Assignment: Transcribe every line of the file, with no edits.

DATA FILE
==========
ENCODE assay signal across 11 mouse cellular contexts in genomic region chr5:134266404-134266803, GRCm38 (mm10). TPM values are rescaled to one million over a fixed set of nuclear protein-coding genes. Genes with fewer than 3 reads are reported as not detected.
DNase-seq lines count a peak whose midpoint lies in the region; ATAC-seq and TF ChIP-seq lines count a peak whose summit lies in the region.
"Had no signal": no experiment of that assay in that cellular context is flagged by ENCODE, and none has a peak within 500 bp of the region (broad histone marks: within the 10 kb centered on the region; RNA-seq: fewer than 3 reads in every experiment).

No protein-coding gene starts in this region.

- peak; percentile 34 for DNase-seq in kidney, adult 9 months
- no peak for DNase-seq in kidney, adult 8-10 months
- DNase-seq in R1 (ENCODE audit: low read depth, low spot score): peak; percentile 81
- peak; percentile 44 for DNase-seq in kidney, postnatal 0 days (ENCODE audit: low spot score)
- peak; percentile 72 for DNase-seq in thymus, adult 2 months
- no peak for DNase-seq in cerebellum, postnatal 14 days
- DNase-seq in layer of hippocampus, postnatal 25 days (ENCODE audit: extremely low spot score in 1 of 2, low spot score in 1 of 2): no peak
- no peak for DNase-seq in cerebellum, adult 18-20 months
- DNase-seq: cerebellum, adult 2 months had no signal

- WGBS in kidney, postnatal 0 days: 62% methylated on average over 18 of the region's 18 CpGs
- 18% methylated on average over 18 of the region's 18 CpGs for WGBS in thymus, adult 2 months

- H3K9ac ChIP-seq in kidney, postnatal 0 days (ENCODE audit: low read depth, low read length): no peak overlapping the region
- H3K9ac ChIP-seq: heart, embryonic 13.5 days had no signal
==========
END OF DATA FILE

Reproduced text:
ENCODE assay signal across 11 mouse cellular contexts in genomic region chr5:134266404-134266803, GRCm38 (mm10). TPM values are rescaled to one million over a fixed set of nuclear protein-coding genes. Genes with fewer than 3 reads are reported as not detected.
DNase-seq lines count a peak whose midpoint lies in the region; ATAC-seq and TF ChIP-seq lines count a peak whose summit lies in the region.
"Had no signal": no experiment of that assay in that cellular context is flagged by ENCODE, and none has a peak within 500 bp of the region (broad histone marks: within the 10 kb centered on the region; RNA-seq: fewer than 3 reads in every experiment).

No protein-coding gene starts in this region.

- peak; percentile 34 for DNase-seq in kidney, adult 9 months
- no peak for DNase-seq in kidney, adult 8-10 months
- DNase-seq in R1 (ENCODE audit: low read depth, low spot score): peak; percentile 81
- peak; percentile 44 for DNase-seq in kidney, postnatal 0 days (ENCODE audit: low spot score)
- peak; percentile 72 for DNase-seq in thymus, adult 2 months
- no peak for DNase-seq in cerebellum, postnatal 14 days
- DNase-seq in layer of hippocampus, postnatal 25 days (ENCODE audit: extremely low spot score in 1 of 2, low spot score in 1 of 2): no peak
- no peak for DNase-seq in cerebellum, adult 18-20 months
- DNase-seq: cerebellum, adult 2 months had no signal

- WGBS in kidney, postnatal 0 days: 62% methylated on average over 18 of the region's 18 CpGs
- 18% methylated on average over 18 of the region's 18 CpGs for WGBS in thymus, adult 2 months

- H3K9ac ChIP-seq in kidney, postnatal 0 days (ENCODE audit: low read depth, low read length): no peak overlapping the region
- H3K9ac ChIP-seq: heart, embryonic 13.5 days had no signal